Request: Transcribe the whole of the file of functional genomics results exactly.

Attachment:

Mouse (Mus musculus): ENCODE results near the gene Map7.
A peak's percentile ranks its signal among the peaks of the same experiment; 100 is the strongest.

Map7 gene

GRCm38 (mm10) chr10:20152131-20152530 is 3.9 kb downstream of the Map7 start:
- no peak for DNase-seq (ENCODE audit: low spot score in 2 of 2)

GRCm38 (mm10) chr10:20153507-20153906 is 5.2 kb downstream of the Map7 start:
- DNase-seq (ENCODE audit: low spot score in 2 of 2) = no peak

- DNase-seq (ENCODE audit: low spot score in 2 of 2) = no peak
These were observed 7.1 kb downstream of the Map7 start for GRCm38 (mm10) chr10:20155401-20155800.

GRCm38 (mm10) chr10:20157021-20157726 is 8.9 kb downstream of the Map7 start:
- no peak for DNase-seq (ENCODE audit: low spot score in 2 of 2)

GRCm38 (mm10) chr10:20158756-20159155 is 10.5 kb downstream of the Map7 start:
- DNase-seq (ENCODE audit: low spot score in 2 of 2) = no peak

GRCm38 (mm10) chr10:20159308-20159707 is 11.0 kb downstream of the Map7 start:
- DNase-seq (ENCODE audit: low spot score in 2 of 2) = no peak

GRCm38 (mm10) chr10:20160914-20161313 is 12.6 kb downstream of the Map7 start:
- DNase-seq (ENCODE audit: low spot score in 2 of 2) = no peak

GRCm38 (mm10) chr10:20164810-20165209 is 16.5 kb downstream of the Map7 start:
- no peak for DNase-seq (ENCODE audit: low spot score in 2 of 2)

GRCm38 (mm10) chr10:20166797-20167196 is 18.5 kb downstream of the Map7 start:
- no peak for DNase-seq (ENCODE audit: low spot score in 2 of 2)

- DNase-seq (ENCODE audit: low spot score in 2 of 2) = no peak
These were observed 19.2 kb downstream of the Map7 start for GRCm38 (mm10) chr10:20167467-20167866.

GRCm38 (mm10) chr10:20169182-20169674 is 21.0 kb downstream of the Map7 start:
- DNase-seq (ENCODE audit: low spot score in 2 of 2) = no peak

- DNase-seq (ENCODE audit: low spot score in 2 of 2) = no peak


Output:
Mouse (Mus musculus): ENCODE results near the gene Map7.
A peak's percentile ranks its signal among the peaks of the same experiment; 100 is the strongest.

Map7 gene

GRCm38 (mm10) chr10:20152131-20152530 is 3.9 kb downstream of the Map7 start:
- no peak for DNase-seq (ENCODE audit: low spot score in 2 of 2)

GRCm38 (mm10) chr10:20153507-20153906 is 5.2 kb downstream of the Map7 start:
- DNase-seq (ENCODE audit: low spot score in 2 of 2) = no peak

- DNase-seq (ENCODE audit: low spot score in 2 of 2) = no peak
These were observed 7.1 kb downstream of the Map7 start for GRCm38 (mm10) chr10:20155401-20155800.

GRCm38 (mm10) chr10:20157021-20157726 is 8.9 kb downstream of the Map7 start:
- no peak for DNase-seq (ENCODE audit: low spot score in 2 of 2)

GRCm38 (mm10) chr10:20158756-20159155 is 10.5 kb downstream of the Map7 start:
- DNase-seq (ENCODE audit: low spot score in 2 of 2) = no peak

GRCm38 (mm10) chr10:20159308-20159707 is 11.0 kb downstream of the Map7 start:
- DNase-seq (ENCODE audit: low spot score in 2 of 2) = no peak

GRCm38 (mm10) chr10:20160914-20161313 is 12.6 kb downstream of the Map7 start:
- DNase-seq (ENCODE audit: low spot score in 2 of 2) = no peak

GRCm38 (mm10) chr10:20164810-20165209 is 16.5 kb downstream of the Map7 start:
- no peak for DNase-seq (ENCODE audit: low spot score in 2 of 2)

GRCm38 (mm10) chr10:20166797-20167196 is 18.5 kb downstream of the Map7 start:
- no peak for DNase-seq (ENCODE audit: low spot score in 2 of 2)

- DNase-seq (ENCODE audit: low spot score in 2 of 2) = no peak
These were observed 19.2 kb downstream of the Map7 start for GRCm38 (mm10) chr10:20167467-20167866.

GRCm38 (mm10) chr10:20169182-20169674 is 21.0 kb downstream of the Map7 start:
- DNase-seq (ENCODE audit: low spot score in 2 of 2) = no peak

- DNase-seq (ENCODE audit: low spot score in 2 of 2) = no peak